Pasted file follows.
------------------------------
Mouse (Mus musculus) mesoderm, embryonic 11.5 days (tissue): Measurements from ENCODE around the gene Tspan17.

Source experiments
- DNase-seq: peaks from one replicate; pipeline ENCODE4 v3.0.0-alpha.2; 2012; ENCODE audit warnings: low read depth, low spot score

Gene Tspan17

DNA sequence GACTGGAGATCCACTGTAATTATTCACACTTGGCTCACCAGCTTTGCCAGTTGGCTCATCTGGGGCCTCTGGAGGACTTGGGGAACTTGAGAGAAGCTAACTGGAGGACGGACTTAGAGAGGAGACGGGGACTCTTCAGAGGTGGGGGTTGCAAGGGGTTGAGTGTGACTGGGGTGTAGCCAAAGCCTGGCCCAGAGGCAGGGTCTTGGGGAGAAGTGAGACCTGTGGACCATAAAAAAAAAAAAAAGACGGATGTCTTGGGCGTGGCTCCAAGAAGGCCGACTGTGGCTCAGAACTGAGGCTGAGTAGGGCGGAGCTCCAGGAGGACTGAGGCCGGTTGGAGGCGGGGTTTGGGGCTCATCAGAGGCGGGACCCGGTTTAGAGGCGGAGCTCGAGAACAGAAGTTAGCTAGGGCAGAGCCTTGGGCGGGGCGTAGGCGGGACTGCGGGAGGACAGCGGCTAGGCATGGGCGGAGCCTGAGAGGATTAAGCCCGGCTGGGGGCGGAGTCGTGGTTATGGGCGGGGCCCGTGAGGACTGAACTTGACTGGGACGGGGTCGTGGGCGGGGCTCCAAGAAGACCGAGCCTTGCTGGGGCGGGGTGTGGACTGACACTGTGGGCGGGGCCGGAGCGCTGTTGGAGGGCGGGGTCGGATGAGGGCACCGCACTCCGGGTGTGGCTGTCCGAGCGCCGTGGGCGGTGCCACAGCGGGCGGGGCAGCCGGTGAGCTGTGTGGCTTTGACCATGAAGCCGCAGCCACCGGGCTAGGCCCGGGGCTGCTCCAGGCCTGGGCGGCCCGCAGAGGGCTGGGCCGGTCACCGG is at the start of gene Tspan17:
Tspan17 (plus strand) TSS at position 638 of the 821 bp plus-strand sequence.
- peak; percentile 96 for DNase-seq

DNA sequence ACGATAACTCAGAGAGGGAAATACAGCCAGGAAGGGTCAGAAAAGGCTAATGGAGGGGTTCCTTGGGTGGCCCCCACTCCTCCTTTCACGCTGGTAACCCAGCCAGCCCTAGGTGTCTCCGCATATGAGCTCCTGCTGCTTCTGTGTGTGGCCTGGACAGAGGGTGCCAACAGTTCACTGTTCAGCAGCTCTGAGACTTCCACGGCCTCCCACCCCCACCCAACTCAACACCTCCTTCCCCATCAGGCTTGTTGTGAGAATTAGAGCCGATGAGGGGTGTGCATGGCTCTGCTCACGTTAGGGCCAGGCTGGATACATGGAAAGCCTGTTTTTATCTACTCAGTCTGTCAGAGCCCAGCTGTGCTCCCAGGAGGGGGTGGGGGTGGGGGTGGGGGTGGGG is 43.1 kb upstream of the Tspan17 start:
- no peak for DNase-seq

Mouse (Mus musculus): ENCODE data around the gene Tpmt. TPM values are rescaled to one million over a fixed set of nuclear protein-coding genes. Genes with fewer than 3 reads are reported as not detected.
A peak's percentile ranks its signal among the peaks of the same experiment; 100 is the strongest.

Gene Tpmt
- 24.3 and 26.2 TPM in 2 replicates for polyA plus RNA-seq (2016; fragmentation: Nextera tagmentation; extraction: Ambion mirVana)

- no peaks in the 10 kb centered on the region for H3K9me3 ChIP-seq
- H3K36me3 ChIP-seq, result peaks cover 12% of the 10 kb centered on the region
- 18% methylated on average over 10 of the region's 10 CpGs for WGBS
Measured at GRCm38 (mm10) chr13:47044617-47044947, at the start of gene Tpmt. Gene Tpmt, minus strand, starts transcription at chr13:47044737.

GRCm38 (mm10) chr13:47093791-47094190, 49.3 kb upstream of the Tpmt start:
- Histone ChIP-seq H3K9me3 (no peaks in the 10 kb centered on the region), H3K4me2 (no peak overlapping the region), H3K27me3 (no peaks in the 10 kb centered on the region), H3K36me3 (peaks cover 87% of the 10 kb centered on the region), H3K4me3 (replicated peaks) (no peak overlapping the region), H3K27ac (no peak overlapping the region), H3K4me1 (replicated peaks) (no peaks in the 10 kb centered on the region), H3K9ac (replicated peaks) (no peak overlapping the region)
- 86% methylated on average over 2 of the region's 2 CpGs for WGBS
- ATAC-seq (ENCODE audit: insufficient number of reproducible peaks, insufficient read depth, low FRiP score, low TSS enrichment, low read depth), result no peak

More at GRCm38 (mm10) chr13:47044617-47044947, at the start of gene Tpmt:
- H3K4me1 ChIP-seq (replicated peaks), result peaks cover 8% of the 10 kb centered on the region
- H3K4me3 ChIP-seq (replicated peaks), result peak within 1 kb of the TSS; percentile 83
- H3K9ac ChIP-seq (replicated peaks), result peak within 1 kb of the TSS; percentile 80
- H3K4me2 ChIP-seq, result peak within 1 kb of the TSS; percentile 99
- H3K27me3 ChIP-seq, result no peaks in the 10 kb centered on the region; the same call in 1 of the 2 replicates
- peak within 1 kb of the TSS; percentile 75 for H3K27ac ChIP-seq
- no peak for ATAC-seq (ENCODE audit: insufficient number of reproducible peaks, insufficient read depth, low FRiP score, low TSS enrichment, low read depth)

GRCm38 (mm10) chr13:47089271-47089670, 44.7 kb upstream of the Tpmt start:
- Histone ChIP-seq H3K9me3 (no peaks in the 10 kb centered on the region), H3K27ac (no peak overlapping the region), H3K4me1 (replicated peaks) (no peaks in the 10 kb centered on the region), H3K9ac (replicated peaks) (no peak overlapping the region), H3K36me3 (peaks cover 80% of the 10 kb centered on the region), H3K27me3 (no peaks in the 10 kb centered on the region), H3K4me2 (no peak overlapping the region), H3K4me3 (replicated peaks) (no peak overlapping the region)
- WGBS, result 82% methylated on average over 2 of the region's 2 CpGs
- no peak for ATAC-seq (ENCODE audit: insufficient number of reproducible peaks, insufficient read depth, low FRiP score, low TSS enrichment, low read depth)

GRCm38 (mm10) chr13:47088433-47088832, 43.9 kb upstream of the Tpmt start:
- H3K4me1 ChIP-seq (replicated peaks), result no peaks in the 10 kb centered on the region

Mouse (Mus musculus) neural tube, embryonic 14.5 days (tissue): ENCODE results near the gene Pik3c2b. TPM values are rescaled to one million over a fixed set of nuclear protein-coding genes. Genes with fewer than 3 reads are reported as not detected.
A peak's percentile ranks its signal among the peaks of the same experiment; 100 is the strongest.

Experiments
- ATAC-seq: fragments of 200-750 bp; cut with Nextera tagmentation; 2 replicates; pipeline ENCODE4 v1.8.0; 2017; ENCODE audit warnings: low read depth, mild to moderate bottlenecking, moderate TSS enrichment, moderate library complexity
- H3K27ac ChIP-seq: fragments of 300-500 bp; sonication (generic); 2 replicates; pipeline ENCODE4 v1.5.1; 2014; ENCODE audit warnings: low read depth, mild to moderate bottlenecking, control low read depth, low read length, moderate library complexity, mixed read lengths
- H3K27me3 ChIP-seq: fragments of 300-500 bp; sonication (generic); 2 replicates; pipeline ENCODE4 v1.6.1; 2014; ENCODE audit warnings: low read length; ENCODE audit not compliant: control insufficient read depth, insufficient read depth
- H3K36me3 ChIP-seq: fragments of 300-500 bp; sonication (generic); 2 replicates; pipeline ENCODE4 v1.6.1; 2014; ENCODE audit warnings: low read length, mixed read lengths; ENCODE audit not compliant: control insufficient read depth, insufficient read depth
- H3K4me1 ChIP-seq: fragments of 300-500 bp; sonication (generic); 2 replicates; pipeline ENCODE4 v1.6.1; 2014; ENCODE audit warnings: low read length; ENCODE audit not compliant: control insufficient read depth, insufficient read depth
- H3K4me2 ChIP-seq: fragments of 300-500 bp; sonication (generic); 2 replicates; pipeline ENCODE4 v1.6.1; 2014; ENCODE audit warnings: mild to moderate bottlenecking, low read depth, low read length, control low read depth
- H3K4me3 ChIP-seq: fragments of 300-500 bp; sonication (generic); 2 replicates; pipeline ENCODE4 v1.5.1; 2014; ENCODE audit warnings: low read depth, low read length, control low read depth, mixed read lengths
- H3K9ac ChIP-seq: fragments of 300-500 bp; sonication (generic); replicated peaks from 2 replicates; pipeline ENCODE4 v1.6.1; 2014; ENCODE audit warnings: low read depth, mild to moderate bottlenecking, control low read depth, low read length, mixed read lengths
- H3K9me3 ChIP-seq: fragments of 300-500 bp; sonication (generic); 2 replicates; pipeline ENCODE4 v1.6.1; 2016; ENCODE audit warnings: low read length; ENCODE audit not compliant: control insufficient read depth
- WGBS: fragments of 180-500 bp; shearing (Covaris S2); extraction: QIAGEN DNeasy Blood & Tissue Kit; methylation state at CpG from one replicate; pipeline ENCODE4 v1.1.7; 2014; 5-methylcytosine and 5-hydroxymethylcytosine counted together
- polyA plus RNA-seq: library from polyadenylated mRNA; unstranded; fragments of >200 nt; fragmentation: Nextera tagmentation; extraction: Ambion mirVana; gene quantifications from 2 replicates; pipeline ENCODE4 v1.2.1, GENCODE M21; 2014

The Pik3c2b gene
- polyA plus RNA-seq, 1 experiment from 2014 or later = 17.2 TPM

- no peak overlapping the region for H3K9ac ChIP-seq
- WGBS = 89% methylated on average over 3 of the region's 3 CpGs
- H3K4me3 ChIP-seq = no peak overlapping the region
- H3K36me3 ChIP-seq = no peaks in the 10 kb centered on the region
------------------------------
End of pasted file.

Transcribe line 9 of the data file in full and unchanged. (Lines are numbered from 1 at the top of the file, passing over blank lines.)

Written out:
- no peak for DNase-seq